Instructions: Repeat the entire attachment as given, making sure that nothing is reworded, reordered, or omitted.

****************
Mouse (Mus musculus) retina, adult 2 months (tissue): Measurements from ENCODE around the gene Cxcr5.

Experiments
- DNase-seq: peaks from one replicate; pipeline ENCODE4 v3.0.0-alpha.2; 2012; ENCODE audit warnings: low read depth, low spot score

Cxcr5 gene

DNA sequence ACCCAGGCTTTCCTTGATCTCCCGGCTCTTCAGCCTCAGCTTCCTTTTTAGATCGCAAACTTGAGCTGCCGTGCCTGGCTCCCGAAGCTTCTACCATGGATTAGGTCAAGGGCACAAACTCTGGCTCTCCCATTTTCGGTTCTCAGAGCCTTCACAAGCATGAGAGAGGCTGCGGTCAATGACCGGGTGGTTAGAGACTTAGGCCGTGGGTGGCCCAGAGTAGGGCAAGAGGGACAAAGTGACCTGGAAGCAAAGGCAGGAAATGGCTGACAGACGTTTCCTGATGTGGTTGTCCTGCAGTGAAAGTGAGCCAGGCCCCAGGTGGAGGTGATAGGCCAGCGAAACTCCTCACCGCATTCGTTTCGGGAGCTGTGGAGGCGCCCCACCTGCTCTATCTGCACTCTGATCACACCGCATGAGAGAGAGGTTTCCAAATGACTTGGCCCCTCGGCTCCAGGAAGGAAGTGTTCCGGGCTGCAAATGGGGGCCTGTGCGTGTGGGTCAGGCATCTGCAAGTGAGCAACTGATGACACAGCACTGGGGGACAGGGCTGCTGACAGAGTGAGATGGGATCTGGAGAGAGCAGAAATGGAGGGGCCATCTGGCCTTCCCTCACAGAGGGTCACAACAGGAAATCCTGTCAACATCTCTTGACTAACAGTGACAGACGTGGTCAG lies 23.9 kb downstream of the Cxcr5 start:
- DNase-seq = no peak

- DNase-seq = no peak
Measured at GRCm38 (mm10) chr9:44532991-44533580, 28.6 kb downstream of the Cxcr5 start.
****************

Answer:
Mouse (Mus musculus) retina, adult 2 months (tissue): Measurements from ENCODE around the gene Cxcr5.

Experiments
- DNase-seq: peaks from one replicate; pipeline ENCODE4 v3.0.0-alpha.2; 2012; ENCODE audit warnings: low read depth, low spot score

Cxcr5 gene

DNA sequence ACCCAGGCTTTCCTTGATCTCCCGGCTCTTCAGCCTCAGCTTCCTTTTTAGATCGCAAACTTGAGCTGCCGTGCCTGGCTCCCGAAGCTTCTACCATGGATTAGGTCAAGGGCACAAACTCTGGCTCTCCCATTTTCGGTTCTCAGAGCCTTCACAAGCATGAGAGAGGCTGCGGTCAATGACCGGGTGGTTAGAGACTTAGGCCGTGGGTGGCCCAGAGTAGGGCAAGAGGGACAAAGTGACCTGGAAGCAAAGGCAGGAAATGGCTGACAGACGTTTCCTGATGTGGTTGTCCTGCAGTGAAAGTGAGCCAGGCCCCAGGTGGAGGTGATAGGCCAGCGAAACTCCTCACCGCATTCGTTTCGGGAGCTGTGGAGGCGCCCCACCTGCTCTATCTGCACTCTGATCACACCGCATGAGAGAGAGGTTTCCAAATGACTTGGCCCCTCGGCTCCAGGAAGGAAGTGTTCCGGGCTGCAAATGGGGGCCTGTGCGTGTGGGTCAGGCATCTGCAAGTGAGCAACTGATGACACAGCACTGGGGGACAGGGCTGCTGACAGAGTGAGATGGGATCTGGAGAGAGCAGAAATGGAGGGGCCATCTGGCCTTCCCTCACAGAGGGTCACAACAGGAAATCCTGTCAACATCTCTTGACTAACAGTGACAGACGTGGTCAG lies 23.9 kb downstream of the Cxcr5 start:
- DNase-seq = no peak

- DNase-seq = no peak
Measured at GRCm38 (mm10) chr9:44532991-44533580, 28.6 kb downstream of the Cxcr5 start.